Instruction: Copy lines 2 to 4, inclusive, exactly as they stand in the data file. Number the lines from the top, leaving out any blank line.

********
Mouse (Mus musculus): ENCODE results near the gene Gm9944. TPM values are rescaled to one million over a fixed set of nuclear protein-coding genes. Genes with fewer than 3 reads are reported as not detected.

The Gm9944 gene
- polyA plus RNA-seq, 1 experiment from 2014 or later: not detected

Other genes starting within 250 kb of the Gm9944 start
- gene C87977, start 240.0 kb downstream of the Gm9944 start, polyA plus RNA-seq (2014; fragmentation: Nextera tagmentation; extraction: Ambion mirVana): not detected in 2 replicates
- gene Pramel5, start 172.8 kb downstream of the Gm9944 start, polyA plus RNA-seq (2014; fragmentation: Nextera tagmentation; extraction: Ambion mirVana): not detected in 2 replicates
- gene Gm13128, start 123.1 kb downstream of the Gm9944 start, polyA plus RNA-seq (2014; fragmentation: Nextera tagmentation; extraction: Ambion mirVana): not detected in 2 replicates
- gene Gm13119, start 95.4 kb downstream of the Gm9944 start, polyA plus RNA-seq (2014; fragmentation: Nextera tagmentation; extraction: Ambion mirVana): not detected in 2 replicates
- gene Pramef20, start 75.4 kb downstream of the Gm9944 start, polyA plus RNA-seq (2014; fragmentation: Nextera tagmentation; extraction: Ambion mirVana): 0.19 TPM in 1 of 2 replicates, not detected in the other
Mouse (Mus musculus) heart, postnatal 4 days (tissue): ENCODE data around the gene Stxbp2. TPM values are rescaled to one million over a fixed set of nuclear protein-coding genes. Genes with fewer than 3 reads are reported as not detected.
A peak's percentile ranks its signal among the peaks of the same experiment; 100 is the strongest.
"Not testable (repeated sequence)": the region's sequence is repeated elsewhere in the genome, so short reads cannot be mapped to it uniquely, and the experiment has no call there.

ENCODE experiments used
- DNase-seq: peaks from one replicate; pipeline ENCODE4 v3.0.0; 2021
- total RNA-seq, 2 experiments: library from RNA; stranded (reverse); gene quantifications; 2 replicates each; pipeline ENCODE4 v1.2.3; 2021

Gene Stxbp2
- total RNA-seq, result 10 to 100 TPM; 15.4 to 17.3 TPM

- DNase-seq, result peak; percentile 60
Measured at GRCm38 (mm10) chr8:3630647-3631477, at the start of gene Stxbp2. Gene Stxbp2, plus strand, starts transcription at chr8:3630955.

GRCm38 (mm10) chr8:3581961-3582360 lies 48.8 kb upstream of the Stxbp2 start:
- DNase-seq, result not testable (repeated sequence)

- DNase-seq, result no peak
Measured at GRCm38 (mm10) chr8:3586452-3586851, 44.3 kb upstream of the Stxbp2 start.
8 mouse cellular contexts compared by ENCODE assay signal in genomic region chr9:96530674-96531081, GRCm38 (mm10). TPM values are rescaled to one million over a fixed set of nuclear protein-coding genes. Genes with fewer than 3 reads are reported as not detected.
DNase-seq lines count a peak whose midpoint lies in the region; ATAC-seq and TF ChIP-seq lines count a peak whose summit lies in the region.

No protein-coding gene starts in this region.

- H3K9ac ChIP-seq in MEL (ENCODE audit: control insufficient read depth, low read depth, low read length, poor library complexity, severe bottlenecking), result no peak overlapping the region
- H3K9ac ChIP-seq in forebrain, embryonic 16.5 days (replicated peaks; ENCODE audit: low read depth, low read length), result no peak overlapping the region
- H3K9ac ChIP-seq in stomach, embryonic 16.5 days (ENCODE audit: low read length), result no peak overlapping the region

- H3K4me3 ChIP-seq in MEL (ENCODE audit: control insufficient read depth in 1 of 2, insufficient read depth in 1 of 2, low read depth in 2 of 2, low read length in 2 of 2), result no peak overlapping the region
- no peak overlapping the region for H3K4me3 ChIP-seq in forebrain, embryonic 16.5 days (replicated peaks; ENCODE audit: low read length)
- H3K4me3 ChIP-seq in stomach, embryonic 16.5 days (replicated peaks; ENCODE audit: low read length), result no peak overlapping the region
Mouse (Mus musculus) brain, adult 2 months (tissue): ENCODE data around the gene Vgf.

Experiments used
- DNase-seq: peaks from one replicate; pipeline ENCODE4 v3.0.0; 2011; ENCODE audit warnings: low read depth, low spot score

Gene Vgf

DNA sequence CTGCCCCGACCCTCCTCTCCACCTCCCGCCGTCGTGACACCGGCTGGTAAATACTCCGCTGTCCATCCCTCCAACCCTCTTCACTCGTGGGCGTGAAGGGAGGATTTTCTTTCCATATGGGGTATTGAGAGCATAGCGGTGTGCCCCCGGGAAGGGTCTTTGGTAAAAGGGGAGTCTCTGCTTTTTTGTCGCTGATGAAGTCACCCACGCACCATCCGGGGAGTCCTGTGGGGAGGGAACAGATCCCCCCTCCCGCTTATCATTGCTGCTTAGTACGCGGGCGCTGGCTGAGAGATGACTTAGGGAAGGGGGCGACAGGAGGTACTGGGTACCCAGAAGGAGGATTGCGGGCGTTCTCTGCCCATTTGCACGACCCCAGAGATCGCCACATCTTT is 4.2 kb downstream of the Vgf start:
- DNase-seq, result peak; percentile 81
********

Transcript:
The Gm9944 gene
- polyA plus RNA-seq, 1 experiment from 2014 or later: not detected

Other genes starting within 250 kb of the Gm9944 start